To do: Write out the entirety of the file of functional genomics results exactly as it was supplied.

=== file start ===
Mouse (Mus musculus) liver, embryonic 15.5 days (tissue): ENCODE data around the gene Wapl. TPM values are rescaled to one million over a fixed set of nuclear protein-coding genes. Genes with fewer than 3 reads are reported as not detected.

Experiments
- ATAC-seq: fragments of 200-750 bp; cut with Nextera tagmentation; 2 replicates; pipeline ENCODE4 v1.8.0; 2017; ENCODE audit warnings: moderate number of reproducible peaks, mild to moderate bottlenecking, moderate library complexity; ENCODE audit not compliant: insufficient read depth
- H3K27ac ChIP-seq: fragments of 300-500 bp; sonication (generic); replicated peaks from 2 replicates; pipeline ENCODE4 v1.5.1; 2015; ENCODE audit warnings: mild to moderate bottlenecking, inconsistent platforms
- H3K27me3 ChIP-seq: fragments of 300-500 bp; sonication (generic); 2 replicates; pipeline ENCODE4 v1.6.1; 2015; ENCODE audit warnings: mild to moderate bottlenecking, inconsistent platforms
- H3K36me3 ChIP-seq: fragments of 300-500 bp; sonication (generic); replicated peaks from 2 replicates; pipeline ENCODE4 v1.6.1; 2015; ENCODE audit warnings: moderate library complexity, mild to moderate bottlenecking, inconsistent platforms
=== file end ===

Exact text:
Mouse (Mus musculus) liver, embryonic 15.5 days (tissue): ENCODE data around the gene Wapl. TPM values are rescaled to one million over a fixed set of nuclear protein-coding genes. Genes with fewer than 3 reads are reported as not detected.

Experiments
- ATAC-seq: fragments of 200-750 bp; cut with Nextera tagmentation; 2 replicates; pipeline ENCODE4 v1.8.0; 2017; ENCODE audit warnings: moderate number of reproducible peaks, mild to moderate bottlenecking, moderate library complexity; ENCODE audit not compliant: insufficient read depth
- H3K27ac ChIP-seq: fragments of 300-500 bp; sonication (generic); replicated peaks from 2 replicates; pipeline ENCODE4 v1.5.1; 2015; ENCODE audit warnings: mild to moderate bottlenecking, inconsistent platforms
- H3K27me3 ChIP-seq: fragments of 300-500 bp; sonication (generic); 2 replicates; pipeline ENCODE4 v1.6.1; 2015; ENCODE audit warnings: mild to moderate bottlenecking, inconsistent platforms
- H3K36me3 ChIP-seq: fragments of 300-500 bp; sonication (generic); replicated peaks from 2 replicates; pipeline ENCODE4 v1.6.1; 2015; ENCODE audit warnings: moderate library complexity, mild to moderate bottlenecking, inconsistent platforms